ADHD stands for Attention Deficit Hyperactivity Disorder. According to the National Institute of Mental Health, ADHD is one of the most common childhood disorders, although it can continue into adolescence and adulthood. Symptoms of ADHD include inability to stay focused or concentrate, difficulty paying attention, hyperactivity and impulsive behavior.Know More
According to WebMD, there are three different categories of symptoms for ADHD: inattention, impulsivity and hyperactivity. Signs of inattention are not immediately noticeable, causing many children with this form of ADHD to be overlooked and go untreated for a long time. Symptoms include not paying attention to details, making careless mistakes or becoming easily distracted. Impulsivity symptoms include blurting out words without thinking, frequently interrupting others or starting conversations at inappropriate times. Hyperactivity symptoms include not being able to sit still, constant fidgeting, getting up to walk or run around and squirming.
While the specific causes and risk factors of ADHD are unknown, research as of 2014 suggests that genetics play an important role, according to the Centers for Disease Control and Prevention. Scientists are also studying other possible causes, such as brain injury or trauma, drug or alcohol abuse during pregnancy, low birth weight and environmental exposure. The CDC states that once diagnosed by a medical professional, ADHD is best treated with a combination of medication and behavior therapy. Every person is different and will respond best to different forms of treatment; therefore, it is important to seek the advice of a healthcare professional.Learn more about Mental Health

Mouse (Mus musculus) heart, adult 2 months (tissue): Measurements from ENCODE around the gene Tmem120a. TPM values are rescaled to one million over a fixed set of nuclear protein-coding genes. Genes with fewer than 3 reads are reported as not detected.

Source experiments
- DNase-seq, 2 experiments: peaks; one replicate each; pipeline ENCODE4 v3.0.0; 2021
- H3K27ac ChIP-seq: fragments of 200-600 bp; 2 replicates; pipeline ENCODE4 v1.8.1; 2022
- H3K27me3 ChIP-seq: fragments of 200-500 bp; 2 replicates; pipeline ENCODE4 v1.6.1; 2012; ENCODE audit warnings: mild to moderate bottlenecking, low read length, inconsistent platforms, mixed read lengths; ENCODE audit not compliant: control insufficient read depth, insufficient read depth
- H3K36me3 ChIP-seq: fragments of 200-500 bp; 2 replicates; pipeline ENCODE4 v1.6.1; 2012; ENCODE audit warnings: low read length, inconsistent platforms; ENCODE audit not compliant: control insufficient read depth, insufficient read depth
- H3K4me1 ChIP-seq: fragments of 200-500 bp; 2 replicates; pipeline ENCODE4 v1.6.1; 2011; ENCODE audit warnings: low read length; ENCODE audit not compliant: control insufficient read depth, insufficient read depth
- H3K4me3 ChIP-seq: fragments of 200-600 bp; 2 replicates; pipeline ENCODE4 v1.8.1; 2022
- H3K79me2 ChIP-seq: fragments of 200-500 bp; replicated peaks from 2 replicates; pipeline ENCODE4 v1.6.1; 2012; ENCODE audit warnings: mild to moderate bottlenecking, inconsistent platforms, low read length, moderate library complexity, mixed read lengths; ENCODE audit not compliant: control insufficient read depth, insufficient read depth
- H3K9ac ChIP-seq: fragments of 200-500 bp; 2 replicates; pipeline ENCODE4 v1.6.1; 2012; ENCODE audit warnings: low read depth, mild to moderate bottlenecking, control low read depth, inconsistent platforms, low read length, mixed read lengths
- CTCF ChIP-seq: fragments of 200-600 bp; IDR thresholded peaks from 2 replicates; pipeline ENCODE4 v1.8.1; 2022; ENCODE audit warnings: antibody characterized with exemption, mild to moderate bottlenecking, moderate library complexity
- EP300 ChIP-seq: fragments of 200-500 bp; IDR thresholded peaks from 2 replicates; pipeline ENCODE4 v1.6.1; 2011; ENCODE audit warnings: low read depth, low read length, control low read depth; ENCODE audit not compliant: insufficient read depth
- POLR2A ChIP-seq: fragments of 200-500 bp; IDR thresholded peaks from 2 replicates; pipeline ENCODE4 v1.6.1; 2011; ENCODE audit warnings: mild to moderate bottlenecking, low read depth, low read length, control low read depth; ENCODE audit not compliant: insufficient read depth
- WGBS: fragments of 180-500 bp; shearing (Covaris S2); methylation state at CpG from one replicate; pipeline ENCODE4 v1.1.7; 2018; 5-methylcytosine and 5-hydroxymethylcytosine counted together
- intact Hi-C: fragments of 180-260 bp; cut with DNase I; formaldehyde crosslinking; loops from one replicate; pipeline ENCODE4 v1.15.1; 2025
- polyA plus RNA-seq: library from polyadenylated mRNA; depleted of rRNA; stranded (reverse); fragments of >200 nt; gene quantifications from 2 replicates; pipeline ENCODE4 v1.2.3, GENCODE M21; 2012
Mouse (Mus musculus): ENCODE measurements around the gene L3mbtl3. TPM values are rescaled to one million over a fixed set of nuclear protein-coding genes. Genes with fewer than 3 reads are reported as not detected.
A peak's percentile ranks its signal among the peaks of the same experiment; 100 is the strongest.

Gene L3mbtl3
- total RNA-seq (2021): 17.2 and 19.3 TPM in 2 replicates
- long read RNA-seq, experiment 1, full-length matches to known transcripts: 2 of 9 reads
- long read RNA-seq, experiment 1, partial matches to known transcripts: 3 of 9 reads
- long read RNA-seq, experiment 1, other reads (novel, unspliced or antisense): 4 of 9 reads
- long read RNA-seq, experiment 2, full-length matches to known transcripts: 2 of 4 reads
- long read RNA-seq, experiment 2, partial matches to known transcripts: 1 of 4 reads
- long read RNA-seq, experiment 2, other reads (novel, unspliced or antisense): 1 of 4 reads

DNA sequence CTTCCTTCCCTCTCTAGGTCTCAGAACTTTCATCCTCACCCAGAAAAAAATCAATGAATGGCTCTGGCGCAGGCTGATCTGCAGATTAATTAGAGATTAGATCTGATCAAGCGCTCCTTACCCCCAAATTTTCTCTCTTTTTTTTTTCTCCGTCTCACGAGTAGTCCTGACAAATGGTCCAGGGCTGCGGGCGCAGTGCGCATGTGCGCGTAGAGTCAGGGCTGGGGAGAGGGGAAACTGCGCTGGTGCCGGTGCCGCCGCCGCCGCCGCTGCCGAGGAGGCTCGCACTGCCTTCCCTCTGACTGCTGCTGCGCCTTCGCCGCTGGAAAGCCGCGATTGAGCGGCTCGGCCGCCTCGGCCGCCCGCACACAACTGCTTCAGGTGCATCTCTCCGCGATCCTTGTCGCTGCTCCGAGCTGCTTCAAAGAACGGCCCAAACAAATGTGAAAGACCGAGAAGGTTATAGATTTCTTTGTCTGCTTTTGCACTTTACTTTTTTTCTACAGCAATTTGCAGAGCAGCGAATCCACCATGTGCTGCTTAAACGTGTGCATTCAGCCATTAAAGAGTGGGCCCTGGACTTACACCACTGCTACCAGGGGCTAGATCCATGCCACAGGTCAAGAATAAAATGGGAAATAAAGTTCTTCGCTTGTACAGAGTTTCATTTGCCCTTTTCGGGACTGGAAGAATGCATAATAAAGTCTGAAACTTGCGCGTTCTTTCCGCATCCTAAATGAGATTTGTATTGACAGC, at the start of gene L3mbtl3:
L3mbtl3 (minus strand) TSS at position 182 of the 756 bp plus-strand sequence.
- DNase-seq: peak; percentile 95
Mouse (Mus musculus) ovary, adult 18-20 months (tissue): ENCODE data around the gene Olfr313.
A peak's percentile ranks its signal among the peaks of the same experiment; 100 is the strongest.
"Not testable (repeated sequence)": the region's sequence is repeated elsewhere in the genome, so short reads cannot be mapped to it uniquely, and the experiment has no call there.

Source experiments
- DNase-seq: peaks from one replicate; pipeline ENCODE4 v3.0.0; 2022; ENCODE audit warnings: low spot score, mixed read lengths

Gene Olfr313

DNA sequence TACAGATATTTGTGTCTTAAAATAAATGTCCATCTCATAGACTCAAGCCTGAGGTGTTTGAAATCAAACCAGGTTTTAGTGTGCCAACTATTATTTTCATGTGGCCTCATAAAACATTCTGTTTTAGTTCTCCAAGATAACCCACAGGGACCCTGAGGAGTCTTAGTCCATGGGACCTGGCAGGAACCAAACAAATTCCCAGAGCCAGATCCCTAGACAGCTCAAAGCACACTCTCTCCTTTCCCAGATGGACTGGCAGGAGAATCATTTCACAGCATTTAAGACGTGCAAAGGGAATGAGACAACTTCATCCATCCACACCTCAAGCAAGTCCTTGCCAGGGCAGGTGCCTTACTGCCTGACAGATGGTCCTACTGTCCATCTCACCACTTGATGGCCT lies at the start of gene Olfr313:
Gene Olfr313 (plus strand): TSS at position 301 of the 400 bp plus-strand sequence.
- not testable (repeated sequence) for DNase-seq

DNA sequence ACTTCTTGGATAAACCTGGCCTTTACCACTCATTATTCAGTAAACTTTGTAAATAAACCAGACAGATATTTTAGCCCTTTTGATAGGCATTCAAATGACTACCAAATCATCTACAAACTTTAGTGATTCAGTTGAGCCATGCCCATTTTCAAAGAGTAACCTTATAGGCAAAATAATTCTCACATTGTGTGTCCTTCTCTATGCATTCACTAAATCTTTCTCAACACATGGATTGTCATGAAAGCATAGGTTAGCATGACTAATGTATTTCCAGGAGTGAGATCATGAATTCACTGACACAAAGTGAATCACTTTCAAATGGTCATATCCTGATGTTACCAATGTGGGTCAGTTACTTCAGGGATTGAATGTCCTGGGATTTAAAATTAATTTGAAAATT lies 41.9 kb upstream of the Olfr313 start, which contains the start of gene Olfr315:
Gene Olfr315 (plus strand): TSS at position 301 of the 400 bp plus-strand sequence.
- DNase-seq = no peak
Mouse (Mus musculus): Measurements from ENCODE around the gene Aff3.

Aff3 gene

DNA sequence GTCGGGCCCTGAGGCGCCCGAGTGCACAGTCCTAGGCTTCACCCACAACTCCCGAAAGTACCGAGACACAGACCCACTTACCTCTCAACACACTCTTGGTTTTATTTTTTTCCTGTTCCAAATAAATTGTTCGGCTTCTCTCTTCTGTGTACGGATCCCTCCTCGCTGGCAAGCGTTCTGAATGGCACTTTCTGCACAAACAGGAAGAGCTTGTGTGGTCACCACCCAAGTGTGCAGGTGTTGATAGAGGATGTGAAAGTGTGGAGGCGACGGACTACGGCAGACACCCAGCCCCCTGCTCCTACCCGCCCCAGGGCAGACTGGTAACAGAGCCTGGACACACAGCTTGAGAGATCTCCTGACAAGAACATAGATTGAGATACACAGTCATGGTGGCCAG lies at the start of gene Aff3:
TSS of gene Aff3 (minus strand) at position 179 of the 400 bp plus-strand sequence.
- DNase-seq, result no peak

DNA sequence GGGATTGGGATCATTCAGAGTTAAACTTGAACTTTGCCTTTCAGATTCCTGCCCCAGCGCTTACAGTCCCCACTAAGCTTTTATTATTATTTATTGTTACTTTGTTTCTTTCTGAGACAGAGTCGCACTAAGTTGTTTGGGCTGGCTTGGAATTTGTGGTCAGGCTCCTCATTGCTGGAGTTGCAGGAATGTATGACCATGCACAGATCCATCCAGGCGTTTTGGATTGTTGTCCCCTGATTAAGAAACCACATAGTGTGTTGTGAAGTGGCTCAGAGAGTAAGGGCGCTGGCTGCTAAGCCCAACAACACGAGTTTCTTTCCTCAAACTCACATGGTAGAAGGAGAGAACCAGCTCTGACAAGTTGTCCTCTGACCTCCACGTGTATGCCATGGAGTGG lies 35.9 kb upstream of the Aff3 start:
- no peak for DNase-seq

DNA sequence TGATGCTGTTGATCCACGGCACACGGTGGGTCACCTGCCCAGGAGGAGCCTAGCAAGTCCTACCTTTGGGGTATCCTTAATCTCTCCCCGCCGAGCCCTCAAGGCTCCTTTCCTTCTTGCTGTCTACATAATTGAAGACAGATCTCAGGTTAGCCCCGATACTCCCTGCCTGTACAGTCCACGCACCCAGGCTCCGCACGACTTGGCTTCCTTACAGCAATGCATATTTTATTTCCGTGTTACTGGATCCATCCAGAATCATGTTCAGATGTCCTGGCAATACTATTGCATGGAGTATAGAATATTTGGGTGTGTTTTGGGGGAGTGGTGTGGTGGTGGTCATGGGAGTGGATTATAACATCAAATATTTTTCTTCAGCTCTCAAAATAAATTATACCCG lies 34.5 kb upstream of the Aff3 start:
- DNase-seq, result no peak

ADHD affects the whole brain. Brain development in young people with ADHD is up to three years slower, says the National Institute of Mental Health. This delay is particularly marked in the cerebral cortex, which includes the parts of the brain responsible for planning, thought, attention and voluntary action.Full Answer >
According to the National Institute of Mental Health, attention deficit/hyperactivity disorder is a common disorder among children, adolescents and adults. Attention deficit/hyperactivity disorder affects approximately 9 percent of American children between the ages of 13 and 18 and approximately 4.1 percent of adults age 18 or older.Full Answer >
To be diagnosed with attention deficit/hyperactivity disorder, a person must visit a licensed medical practitioner. According to WebMD, symptoms of ADHD include inattentiveness and/or hyperactivity, and impulsive behavior may also be present. ADHD is often diagnosed in children who display these symptoms to a far greater degree than their peers. Adults who are diagnosed with ADHD may have symptoms slightly different from children, such as restlessness instead of hyperactivity.Full Answer >
As of 2014, Attention Deficit Hyperactivity Disorder is not classified as a learning disability, according to the Learning Disabilities Association of America. However, people with ADHD are protected under the Individuals with Disabilities Education Act and other federal legislation.Full Answer >